In the Ottawa area? Encounter some of Bell Features’ characters on a bigger scale when you visit LAC’s exhibition Alter Ego: Comics and Canadian Identity. It runs at 395 Wellington Street in Ottawa until September 14th. Admission is free.

Additional resources


Meaghan Scanlon is the Special Collections Librarian in the Published Heritage Branch at Library and Archives Canada.

Anne in the library: introducing the Cohen Collection

By Meaghan Scanlon

In five accessions between 1999 and 2003, Canadian lawyer, film producer, and bibliographer Ronald I. Cohen donated his extensive Lucy Maud Montgomery collection to Library and Archives Canada. (See AMICUS 44572655 for a description of the collection.) The collection contains materials related to adaptations of Montgomery’s work, as well as anthologies and periodicals in which Montgomery is featured. But the bulk of the collection consists of various editions of Montgomery’s published novels, including, of course, her most famous book, Anne of Green Gables.

Among the approximately 420 items in the Cohen Collection are no fewer than 46 copies of Anne of Green Gables. Three of these are in Japanese, two in French, and one each in Korean, Finnish, Norwegian, and Swedish. The other 37 are in English.

Why, you might ask, would anyone need 37 English-language copies of Anne of Green Gables? Isn’t the story the same every time? The answer is that for book collectors, it’s often not about the story told in the text. Rather, collecting is an opportunity to discover the story of the book itself, its publication, and the way it has been marketed and received. Many book collectors set out to document the history of an author or title as completely as possible through their collections. For some, this means amassing many copies of the same title.

The Cohen Collection traces the spread of Anne of Green Gables across the English-speaking world through its inclusion of early American, British, Australian, and Canadian editions. The novel was originally published in Boston in April 1908 (AMICUS 9802890). This first edition was extraordinarily popular and Montgomery’s publisher, L. C. Page, reprinted it at least 12 times before the end of 1909. The Cohen Collection contains copies of the sixth (November 1908) and eleventh (August 1909) printings.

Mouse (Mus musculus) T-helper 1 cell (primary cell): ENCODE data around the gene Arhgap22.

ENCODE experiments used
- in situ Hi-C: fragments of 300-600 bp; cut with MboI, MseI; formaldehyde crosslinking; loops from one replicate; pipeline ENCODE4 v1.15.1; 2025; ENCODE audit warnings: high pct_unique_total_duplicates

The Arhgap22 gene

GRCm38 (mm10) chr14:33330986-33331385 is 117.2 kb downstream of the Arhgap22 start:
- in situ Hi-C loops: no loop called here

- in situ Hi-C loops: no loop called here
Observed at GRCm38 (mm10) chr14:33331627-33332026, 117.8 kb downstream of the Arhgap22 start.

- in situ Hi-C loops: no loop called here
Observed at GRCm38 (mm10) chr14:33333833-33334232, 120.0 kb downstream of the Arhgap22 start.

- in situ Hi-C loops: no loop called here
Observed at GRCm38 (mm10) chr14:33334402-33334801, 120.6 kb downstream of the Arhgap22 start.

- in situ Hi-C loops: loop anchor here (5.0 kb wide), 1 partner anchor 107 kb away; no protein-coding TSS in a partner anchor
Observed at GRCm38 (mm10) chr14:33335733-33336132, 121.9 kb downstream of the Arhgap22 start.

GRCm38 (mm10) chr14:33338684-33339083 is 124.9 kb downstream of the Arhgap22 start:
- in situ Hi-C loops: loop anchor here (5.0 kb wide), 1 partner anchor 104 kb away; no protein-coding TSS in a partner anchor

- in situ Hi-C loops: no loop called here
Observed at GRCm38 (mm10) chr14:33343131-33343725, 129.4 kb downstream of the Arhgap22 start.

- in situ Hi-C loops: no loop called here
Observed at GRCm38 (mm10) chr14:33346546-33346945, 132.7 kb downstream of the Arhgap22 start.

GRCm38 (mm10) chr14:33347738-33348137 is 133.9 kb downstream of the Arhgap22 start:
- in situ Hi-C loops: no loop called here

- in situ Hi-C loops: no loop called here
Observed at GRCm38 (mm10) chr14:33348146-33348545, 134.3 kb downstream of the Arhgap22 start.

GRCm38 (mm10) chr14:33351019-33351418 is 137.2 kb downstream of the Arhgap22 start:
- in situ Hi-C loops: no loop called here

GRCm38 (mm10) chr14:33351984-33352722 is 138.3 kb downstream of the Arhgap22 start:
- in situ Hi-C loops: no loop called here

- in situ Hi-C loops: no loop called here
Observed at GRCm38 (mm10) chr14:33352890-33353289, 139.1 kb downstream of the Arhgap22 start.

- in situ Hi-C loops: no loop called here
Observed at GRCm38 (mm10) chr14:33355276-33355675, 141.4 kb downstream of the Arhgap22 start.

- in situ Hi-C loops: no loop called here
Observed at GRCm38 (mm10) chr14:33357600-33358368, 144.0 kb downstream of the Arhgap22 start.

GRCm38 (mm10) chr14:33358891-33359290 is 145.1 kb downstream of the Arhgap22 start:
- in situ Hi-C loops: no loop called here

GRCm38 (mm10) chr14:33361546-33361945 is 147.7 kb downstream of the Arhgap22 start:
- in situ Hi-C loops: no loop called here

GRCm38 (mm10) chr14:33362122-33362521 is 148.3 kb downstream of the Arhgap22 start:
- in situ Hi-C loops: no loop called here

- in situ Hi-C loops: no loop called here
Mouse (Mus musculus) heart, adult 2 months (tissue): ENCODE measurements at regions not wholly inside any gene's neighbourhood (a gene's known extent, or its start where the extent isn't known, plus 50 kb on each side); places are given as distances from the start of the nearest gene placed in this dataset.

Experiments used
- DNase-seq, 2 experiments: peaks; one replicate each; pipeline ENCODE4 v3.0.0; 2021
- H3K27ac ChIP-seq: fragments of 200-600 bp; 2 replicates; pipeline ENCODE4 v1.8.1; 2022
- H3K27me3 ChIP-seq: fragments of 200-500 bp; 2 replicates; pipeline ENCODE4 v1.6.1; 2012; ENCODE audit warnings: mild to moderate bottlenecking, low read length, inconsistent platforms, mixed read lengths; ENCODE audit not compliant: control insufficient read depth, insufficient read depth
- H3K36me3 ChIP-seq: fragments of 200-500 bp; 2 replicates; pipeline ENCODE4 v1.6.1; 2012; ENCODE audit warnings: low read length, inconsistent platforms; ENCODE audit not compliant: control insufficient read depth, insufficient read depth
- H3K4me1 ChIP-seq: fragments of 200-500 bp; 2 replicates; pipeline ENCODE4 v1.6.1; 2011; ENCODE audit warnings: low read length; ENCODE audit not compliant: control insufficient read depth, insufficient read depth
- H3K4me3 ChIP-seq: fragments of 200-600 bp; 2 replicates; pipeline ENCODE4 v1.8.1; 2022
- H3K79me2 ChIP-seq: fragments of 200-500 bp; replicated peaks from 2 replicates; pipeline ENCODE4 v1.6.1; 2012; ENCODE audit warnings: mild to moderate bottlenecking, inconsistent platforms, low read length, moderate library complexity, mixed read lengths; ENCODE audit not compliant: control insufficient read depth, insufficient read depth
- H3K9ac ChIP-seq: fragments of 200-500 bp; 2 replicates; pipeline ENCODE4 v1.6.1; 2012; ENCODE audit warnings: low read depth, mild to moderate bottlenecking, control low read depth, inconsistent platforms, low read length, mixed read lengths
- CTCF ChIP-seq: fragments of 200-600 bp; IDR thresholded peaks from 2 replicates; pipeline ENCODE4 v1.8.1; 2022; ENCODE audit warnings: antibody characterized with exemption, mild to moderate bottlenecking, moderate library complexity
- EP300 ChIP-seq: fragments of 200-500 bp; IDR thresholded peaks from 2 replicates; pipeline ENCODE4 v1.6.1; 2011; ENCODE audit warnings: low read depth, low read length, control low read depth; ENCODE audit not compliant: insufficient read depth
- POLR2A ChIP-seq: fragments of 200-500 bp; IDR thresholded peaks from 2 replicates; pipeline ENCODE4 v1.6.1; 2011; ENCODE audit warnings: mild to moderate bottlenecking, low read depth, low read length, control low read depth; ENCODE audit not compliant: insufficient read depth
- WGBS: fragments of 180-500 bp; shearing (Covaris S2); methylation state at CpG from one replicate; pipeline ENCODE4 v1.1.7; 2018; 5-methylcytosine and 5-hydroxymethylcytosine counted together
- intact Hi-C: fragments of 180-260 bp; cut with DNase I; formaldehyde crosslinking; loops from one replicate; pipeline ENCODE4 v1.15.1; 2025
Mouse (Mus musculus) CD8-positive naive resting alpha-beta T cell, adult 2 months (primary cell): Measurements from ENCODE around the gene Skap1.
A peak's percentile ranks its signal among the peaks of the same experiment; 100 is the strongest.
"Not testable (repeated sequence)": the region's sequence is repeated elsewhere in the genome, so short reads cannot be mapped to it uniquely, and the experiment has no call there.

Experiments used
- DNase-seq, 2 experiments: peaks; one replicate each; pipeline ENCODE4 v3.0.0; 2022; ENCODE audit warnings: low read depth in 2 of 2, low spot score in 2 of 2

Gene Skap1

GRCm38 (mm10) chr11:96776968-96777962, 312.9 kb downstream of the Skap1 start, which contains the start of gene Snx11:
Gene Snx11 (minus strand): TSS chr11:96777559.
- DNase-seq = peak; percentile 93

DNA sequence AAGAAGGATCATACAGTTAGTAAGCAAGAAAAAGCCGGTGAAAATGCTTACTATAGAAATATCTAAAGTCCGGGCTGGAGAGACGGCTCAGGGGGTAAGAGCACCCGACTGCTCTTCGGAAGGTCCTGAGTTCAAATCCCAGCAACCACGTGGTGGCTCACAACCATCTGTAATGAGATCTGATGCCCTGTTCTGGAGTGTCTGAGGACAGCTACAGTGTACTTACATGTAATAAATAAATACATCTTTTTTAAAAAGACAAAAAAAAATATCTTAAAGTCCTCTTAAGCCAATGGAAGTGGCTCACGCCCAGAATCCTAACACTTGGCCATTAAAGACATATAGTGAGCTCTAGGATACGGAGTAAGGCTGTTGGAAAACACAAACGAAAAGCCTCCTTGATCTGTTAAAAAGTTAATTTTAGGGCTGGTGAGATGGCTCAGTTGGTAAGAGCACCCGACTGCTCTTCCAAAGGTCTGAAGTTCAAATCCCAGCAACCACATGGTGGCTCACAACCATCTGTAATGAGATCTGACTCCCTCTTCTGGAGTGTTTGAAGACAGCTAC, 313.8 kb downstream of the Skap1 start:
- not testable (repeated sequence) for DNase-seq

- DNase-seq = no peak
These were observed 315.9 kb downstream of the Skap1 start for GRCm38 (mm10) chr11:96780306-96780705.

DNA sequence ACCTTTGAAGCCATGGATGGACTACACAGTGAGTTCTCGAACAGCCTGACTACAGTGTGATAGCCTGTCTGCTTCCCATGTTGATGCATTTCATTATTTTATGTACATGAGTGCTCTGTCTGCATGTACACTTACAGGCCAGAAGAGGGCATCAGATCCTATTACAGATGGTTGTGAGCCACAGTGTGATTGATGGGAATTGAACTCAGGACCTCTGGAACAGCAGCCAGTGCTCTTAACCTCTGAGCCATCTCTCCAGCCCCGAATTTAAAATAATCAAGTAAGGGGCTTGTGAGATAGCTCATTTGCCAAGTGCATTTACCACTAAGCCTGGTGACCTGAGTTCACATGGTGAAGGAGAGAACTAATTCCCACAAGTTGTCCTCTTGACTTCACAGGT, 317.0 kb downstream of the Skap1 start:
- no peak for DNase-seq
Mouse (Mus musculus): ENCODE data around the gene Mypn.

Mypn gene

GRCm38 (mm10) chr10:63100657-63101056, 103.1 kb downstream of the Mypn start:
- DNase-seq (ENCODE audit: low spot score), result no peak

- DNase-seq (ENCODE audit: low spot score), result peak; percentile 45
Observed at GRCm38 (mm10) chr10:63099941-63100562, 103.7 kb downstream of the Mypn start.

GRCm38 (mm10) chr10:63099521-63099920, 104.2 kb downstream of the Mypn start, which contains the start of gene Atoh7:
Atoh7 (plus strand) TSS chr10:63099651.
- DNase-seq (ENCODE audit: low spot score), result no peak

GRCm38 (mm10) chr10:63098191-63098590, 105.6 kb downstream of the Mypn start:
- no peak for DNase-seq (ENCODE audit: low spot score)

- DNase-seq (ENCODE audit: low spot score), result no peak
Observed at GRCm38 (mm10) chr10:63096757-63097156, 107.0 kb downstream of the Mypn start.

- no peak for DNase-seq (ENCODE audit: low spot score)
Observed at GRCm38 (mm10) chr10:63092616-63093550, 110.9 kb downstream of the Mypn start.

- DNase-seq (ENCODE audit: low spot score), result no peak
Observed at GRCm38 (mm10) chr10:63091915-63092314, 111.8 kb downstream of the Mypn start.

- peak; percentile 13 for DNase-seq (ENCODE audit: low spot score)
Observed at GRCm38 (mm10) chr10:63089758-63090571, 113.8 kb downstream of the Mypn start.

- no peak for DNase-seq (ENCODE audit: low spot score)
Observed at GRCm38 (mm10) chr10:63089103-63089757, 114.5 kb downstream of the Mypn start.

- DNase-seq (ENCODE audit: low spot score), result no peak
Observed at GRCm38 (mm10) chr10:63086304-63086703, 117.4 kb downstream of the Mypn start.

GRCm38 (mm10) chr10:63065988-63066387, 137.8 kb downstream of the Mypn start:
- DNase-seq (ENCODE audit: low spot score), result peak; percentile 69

Copyright page of the Cohen Collection copy of the sixth printing of the first edition of Anne of Green Gables

Copyright page of the Cohen Collection copy of the sixth printing of the first edition of Anne of Green Gables (AMICUS 9802890, copy 5). “Impression” is another word for printing.

The first British edition of Anne of Green Gables was also published in 1908 (AMICUS 21173240). Anne then made her way to Australia in 1925 (AMICUS 26942864). Interestingly, despite the iconic status of Montgomery and her work in Canada, the first Canadian edition of Anne of Green Gables (AMICUS 1706899) did not appear until 1942. This edition, too, went through several printings; the earliest copy in the Cohen Collection dates from 1948.

Although the story remains the same in each edition, the depiction of its heroine, Anne Shirley, on the books’ covers does not. Audiences in different places and time periods have encountered different representations of Anne, from the mature-looking woman on the first edition to the sometimes cartoonish drawings on later versions. The Cohen Collection’s copies of Anne of Green Gables document the visual history of the character through their illustrations, cover art, and dust jackets.

In fact, when Ronald I. Cohen started collecting L. M. Montgomery’s books, finding copies with dust jackets was one of his main goals. Historically, dust jackets were often discarded by readers (and libraries!) and early examples can be extremely hard to find. The numerous rare dust jackets in the Cohen Collection are therefore a highly valuable resource for researchers looking at the history of one of Canada’s most beloved literary classics.